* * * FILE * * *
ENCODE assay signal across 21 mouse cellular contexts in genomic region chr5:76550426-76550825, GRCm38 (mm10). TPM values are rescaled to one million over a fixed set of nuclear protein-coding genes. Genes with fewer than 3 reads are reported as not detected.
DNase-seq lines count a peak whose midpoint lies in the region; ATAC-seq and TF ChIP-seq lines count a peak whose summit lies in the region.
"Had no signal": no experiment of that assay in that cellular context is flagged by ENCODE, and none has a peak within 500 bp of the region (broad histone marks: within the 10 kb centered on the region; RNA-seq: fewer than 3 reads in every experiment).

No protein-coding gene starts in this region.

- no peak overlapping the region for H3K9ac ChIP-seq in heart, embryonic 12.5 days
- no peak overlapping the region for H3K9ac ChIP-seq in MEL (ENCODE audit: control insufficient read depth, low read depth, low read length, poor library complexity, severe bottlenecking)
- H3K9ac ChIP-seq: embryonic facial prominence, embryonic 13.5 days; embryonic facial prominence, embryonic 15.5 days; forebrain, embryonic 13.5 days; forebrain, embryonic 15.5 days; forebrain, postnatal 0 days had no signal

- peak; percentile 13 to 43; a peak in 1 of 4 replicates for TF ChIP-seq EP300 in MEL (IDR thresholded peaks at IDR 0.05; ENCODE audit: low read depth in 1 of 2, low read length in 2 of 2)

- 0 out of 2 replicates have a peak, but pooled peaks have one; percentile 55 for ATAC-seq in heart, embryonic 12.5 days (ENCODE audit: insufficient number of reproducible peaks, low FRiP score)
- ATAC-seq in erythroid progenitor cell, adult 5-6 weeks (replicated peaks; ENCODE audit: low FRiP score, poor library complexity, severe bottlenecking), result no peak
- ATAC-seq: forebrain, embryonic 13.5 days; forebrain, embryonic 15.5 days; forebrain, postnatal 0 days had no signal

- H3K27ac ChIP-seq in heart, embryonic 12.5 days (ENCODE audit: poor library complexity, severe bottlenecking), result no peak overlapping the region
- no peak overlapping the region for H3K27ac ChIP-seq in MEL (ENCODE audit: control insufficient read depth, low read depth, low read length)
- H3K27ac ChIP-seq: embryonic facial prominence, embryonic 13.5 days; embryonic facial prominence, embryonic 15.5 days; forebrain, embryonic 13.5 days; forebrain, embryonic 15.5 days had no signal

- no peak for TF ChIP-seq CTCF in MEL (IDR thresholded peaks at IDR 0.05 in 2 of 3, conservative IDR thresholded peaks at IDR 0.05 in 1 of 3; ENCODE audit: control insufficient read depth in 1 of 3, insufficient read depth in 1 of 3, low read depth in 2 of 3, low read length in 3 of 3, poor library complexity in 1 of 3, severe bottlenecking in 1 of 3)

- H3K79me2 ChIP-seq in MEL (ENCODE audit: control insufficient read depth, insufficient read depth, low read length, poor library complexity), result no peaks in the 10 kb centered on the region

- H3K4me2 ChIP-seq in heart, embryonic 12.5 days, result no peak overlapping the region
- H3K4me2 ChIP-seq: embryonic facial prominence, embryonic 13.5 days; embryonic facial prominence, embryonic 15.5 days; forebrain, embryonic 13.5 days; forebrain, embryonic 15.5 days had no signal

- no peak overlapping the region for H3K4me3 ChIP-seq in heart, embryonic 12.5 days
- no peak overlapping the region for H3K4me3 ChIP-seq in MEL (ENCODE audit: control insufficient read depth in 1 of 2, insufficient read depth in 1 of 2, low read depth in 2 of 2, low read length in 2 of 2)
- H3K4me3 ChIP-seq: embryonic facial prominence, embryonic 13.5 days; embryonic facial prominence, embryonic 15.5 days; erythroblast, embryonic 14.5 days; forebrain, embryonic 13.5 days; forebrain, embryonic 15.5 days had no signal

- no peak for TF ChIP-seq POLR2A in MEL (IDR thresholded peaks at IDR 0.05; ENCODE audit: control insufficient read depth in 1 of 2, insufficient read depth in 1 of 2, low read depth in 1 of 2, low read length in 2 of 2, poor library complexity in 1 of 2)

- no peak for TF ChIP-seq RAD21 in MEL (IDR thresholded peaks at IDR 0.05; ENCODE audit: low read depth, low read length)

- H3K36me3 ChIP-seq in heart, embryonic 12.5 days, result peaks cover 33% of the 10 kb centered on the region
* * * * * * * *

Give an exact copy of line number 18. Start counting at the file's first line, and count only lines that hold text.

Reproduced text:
- H3K4me2 ChIP-seq: embryonic facial prominence, embryonic 13.5 days; embryonic facial prominence, embryonic 15.5 days; forebrain, embryonic 13.5 days; forebrain, embryonic 15.5 days had no signal